In this article:
- Henry VIII is one of the most famous adulterers, having had six wives.
- Three died. Two marriages ended in divorce. The only one to survive the adulterous king? Catherine Parr.
- As the most married Queen of England, perhaps she was the only fit for the job of surviving the most married King.
- Though she’s most remembered for surviving Henry VIII, she was also an opinionated intellectual with a love life fit for reality TV.
Divorced, beheaded, died, divorced, beheaded, survived. So goes a common rhyme taught to children in schools all over the United Kingdom. The rhyme refers to the six wives of the famously adulterous Tudor king, Henry VIII. It follows the order of Henry’s six wives and how each of their married lives with Henry ended.
Catherine of Aragon, mother of the infamous “Bloody Mary,” is known to many as just “divorced” despite her once riding a horse in full armor, while heavily pregnant, to deliver a speech to English troops.
The others are less fortunate than Catherine of Aragon.
Anne Boleyn ends up beheaded. Jane Seymour dies due to postpartum complications. Anne of Cleaves’ marriage is annulled. Catherine Howard also gets beheaded and Catherine Parr proves to be one of the two luckier Catherines as she survives Henry VIII after his death in 1509.
Though Catherine Parr is often forgotten in the shadow of Henry and the likes of Catherine of Aragon and Anne Boleyn, the most married queen of England was an opinionated intellectual who convinced Henry VIII to confirm that Elizabeth I would remain part of the line of succession.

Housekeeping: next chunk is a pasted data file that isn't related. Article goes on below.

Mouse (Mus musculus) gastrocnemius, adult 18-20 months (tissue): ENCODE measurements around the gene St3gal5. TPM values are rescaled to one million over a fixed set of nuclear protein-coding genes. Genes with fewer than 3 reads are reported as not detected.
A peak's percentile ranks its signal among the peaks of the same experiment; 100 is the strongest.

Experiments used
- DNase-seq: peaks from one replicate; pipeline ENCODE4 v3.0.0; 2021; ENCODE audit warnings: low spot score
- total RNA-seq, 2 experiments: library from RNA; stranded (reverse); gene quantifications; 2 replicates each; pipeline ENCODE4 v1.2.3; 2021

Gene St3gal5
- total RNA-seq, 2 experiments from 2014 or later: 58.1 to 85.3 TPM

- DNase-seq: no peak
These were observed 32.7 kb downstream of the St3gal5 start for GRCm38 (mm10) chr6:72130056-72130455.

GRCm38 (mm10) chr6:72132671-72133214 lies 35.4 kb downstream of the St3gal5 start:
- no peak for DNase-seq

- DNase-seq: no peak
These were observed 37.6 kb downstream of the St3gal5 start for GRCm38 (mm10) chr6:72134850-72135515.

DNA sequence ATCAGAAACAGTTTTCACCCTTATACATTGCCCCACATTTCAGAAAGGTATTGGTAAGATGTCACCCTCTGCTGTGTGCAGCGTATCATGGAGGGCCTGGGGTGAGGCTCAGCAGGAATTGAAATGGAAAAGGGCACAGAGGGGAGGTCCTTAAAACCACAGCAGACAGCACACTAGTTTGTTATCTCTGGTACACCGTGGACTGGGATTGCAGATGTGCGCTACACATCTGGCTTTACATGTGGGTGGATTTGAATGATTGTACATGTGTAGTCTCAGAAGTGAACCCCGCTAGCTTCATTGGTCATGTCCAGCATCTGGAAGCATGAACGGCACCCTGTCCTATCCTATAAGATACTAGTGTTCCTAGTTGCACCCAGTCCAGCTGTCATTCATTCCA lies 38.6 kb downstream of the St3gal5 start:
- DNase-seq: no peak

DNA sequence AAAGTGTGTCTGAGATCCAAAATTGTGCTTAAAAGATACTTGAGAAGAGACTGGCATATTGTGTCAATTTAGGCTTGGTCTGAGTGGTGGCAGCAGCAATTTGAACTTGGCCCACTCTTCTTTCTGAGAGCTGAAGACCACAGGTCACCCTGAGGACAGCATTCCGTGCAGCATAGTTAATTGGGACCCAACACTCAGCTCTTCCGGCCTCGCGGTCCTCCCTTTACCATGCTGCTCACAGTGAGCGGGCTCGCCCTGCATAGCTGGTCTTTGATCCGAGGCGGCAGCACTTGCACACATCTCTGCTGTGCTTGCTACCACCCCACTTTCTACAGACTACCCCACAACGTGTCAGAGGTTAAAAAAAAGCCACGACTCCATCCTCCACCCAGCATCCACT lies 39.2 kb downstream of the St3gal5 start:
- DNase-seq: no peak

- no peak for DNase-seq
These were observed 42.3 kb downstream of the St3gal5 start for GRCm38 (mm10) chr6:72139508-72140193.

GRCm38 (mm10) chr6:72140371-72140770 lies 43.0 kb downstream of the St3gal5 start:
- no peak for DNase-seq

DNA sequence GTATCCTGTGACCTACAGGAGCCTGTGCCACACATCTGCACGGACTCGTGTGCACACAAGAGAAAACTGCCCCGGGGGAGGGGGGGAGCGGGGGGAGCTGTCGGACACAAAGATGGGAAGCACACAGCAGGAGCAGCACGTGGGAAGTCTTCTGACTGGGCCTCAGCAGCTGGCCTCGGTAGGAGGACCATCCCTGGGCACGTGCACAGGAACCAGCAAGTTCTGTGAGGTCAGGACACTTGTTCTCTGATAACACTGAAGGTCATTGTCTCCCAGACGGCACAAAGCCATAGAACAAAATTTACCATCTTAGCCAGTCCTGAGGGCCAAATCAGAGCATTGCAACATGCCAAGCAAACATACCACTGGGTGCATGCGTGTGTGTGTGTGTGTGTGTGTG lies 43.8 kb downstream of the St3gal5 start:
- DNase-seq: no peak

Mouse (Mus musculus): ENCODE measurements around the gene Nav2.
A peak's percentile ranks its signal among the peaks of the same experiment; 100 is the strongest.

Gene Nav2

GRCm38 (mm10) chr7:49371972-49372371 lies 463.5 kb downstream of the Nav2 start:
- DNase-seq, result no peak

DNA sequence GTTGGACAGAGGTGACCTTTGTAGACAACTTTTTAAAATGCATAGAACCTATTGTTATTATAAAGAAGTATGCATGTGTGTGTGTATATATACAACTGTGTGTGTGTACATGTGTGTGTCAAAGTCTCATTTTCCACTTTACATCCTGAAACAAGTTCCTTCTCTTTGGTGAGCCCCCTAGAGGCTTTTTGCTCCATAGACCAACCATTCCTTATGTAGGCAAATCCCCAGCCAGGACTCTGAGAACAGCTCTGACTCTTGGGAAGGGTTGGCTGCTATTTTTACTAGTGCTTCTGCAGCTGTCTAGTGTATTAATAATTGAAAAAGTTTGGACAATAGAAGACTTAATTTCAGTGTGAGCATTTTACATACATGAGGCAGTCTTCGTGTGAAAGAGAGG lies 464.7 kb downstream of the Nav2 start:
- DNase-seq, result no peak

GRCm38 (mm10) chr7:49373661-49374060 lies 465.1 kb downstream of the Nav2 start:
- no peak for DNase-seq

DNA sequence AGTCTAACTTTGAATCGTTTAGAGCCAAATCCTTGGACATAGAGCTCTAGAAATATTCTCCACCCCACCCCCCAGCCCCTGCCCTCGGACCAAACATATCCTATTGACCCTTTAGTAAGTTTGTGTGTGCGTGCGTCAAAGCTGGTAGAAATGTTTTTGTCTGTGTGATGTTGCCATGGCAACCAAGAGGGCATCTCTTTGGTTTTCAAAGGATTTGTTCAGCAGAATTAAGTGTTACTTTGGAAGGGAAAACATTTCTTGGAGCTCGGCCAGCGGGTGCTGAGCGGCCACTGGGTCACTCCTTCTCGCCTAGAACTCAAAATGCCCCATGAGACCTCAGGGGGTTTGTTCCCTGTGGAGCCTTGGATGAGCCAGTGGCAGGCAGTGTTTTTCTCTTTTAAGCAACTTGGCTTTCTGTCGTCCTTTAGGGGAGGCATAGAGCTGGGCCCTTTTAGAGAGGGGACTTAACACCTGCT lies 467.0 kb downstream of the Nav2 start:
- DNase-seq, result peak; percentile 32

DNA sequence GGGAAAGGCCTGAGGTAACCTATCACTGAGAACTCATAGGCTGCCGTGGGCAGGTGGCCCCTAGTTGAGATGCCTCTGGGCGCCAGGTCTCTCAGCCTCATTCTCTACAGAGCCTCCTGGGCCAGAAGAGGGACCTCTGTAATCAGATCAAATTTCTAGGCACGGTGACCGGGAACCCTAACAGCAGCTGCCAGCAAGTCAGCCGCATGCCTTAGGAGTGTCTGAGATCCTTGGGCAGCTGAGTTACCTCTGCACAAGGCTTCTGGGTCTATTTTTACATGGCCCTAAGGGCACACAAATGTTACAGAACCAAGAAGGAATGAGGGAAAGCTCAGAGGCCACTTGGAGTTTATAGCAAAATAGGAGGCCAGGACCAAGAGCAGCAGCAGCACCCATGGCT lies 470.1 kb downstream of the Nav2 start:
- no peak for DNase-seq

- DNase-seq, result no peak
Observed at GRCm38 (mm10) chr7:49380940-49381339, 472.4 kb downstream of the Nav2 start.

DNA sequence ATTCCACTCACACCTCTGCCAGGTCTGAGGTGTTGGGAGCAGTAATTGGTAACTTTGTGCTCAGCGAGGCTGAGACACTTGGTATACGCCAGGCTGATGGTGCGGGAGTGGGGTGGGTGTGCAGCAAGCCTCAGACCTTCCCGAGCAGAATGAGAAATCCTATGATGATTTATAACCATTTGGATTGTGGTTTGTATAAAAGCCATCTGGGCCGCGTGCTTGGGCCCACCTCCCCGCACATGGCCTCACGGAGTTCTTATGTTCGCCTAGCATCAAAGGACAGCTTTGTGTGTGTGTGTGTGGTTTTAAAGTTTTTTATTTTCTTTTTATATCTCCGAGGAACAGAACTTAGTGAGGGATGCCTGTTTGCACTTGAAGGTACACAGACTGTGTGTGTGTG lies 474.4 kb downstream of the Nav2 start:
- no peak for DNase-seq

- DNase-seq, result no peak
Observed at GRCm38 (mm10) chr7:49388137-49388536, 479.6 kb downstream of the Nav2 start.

The Early Life of Catherine Parr
Catherine Parr, sometimes spelled as Katherine Parr or Katharine Parre if we go by the spelling in her portrait above, was born in 1512 to Sir Thomas Parr of Kendall, an official employed in the royal household.
Though her family had connections to the Yorks, who had fought against the Lancasters, the faction the Tudors supported, the Parrs had become trusted members of the Tudor court. Sir Thomas was an ambassador to Henry VII and Lady Parr was a lady-in-waiting to Catherine of Aragon, Henry VIII’s first wife.
Awkward, I know.
But these connections put Catherine Parr in close proximity to the Tudor court and she would later gain the attention of Henry VIII. Their high position also meant that Lady Maud Parr had the money and influence to ensure that her three children were educated to an extent.
After the death of her husband, Lady Parr took on the job of educating a young Catherine Parr, a move that would influence her later contributions as a scholar of Protestantism. The young Lady Parr learned French and possibly even Latin and Spanish as she would later study these languages in depth as she grew older.